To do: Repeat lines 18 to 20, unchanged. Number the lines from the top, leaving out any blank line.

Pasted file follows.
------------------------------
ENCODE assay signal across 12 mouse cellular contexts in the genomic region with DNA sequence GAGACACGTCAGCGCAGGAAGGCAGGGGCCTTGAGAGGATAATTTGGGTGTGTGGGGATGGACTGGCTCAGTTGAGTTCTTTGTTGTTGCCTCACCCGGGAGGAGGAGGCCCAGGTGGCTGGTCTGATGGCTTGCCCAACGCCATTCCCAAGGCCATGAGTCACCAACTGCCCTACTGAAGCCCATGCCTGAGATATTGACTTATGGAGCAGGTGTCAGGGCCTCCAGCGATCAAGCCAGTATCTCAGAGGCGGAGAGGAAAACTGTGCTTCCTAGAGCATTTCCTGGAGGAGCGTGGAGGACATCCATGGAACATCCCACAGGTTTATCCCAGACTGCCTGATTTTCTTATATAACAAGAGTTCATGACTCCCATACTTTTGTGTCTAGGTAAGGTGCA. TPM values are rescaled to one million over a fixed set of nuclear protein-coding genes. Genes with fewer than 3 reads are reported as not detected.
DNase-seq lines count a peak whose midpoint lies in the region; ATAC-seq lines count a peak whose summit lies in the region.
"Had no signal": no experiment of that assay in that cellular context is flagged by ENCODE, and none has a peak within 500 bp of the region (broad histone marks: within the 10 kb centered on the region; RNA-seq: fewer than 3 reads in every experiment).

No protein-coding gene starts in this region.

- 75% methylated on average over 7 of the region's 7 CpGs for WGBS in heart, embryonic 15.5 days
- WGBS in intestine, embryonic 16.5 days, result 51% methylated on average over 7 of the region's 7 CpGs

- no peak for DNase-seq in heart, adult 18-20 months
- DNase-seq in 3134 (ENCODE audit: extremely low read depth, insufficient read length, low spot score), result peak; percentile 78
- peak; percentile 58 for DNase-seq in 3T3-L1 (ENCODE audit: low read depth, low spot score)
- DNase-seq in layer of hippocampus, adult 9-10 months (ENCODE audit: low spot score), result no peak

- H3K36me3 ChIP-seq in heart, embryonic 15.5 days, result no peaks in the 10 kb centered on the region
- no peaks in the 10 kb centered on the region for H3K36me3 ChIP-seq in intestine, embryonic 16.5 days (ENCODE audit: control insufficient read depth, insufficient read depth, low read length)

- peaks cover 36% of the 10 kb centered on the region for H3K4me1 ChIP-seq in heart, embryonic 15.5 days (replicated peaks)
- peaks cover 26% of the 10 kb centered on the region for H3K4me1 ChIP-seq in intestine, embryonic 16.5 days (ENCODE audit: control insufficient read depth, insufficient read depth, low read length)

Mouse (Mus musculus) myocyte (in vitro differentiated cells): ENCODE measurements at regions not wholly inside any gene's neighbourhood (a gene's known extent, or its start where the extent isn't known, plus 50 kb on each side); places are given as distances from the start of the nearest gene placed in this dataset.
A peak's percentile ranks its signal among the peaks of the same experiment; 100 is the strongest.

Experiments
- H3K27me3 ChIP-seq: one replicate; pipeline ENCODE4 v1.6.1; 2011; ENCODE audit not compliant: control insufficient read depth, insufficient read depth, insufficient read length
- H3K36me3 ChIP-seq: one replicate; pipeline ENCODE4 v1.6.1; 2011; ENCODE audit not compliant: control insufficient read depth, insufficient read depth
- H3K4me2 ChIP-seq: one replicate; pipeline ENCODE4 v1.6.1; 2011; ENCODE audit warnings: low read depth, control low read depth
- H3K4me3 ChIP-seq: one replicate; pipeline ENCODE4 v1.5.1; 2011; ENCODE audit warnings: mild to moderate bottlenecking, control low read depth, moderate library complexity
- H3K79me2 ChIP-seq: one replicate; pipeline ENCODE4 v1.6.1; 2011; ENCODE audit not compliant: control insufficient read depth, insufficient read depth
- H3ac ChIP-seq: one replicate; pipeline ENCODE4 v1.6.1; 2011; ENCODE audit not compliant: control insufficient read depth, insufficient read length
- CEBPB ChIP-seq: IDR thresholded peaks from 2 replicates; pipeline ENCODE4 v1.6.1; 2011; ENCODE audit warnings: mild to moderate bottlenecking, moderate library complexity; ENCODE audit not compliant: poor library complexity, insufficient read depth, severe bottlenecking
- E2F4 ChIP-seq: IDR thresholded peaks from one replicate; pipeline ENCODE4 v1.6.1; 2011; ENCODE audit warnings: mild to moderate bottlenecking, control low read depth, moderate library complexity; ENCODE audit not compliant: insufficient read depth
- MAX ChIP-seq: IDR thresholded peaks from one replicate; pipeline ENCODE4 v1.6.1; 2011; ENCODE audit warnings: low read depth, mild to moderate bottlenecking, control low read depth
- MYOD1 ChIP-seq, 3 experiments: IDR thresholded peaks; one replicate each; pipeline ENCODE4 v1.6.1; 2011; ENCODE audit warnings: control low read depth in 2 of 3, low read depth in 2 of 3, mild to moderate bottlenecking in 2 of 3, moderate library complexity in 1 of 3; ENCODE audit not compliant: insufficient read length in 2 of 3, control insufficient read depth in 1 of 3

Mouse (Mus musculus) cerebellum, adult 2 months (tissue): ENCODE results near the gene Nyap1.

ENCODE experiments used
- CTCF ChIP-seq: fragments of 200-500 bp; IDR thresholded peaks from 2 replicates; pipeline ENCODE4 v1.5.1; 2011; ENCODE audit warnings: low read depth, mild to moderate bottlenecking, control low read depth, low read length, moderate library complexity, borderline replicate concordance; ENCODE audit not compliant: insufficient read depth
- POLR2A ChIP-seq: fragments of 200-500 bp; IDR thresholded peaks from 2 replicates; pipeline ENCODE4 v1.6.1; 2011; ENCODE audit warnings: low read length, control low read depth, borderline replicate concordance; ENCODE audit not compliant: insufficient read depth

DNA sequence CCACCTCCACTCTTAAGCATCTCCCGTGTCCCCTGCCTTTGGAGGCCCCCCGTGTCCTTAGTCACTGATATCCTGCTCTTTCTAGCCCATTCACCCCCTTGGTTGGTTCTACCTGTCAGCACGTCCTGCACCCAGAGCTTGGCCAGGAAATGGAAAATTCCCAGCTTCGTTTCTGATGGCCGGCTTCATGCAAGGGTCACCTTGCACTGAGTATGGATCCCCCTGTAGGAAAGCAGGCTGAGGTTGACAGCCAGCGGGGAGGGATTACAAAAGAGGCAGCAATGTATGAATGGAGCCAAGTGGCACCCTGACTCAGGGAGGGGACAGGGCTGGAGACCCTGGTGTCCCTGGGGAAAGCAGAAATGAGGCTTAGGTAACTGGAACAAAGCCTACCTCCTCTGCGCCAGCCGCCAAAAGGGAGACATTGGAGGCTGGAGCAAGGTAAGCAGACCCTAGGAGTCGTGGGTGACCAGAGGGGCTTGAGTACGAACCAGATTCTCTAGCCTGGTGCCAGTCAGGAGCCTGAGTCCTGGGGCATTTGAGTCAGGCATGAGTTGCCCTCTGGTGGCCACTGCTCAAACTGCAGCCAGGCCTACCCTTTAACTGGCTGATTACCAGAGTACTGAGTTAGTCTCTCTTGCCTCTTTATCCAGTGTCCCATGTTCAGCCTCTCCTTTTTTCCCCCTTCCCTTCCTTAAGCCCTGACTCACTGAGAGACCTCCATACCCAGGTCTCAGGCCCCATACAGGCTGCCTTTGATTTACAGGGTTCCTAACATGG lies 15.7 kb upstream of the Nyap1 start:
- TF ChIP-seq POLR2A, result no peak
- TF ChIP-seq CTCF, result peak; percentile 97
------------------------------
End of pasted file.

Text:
- H3K27me3 ChIP-seq: one replicate; pipeline ENCODE4 v1.6.1; 2011; ENCODE audit not compliant: control insufficient read depth, insufficient read depth, insufficient read length
- H3K36me3 ChIP-seq: one replicate; pipeline ENCODE4 v1.6.1; 2011; ENCODE audit not compliant: control insufficient read depth, insufficient read depth
- H3K4me2 ChIP-seq: one replicate; pipeline ENCODE4 v1.6.1; 2011; ENCODE audit warnings: low read depth, control low read depth